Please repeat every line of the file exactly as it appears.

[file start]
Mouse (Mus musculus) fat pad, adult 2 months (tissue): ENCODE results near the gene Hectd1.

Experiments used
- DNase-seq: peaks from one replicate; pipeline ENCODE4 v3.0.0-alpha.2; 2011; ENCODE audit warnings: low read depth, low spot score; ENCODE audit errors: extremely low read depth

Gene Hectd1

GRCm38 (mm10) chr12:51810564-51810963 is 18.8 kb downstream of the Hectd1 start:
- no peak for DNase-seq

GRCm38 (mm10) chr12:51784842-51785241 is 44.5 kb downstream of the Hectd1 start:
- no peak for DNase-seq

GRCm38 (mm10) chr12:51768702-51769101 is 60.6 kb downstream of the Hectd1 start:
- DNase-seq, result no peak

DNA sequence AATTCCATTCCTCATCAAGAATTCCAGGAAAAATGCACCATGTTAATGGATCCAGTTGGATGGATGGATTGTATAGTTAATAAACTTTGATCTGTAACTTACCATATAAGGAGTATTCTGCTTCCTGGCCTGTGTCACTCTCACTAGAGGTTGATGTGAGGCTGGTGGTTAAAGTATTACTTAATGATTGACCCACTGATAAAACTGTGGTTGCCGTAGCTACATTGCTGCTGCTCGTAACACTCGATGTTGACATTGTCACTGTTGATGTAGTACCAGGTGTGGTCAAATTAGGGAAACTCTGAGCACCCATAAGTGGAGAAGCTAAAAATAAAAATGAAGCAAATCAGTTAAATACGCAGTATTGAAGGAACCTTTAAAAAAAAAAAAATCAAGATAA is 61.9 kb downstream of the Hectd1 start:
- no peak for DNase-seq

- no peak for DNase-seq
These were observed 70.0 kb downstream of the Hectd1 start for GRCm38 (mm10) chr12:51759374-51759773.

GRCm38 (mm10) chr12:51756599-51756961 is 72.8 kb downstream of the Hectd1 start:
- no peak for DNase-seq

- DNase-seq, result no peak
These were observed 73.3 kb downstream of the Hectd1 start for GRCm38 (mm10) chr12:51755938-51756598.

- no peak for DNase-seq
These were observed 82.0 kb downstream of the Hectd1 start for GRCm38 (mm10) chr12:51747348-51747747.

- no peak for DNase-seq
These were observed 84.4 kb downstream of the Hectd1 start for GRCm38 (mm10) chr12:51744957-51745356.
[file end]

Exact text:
Mouse (Mus musculus) fat pad, adult 2 months (tissue): ENCODE results near the gene Hectd1.

Experiments used
- DNase-seq: peaks from one replicate; pipeline ENCODE4 v3.0.0-alpha.2; 2011; ENCODE audit warnings: low read depth, low spot score; ENCODE audit errors: extremely low read depth

Gene Hectd1

GRCm38 (mm10) chr12:51810564-51810963 is 18.8 kb downstream of the Hectd1 start:
- no peak for DNase-seq

GRCm38 (mm10) chr12:51784842-51785241 is 44.5 kb downstream of the Hectd1 start:
- no peak for DNase-seq

GRCm38 (mm10) chr12:51768702-51769101 is 60.6 kb downstream of the Hectd1 start:
- DNase-seq, result no peak

DNA sequence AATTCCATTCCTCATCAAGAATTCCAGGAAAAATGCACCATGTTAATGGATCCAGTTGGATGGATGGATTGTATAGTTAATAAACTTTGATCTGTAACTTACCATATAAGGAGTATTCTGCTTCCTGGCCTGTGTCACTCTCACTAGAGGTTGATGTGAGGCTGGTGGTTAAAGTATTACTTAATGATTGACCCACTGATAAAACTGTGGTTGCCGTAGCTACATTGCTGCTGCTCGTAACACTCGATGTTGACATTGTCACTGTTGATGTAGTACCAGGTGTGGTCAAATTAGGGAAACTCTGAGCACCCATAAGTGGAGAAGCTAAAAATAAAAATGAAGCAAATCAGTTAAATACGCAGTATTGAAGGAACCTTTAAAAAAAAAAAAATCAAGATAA is 61.9 kb downstream of the Hectd1 start:
- no peak for DNase-seq

- no peak for DNase-seq
These were observed 70.0 kb downstream of the Hectd1 start for GRCm38 (mm10) chr12:51759374-51759773.

GRCm38 (mm10) chr12:51756599-51756961 is 72.8 kb downstream of the Hectd1 start:
- no peak for DNase-seq

- DNase-seq, result no peak
These were observed 73.3 kb downstream of the Hectd1 start for GRCm38 (mm10) chr12:51755938-51756598.

- no peak for DNase-seq
These were observed 82.0 kb downstream of the Hectd1 start for GRCm38 (mm10) chr12:51747348-51747747.

- no peak for DNase-seq
These were observed 84.4 kb downstream of the Hectd1 start for GRCm38 (mm10) chr12:51744957-51745356.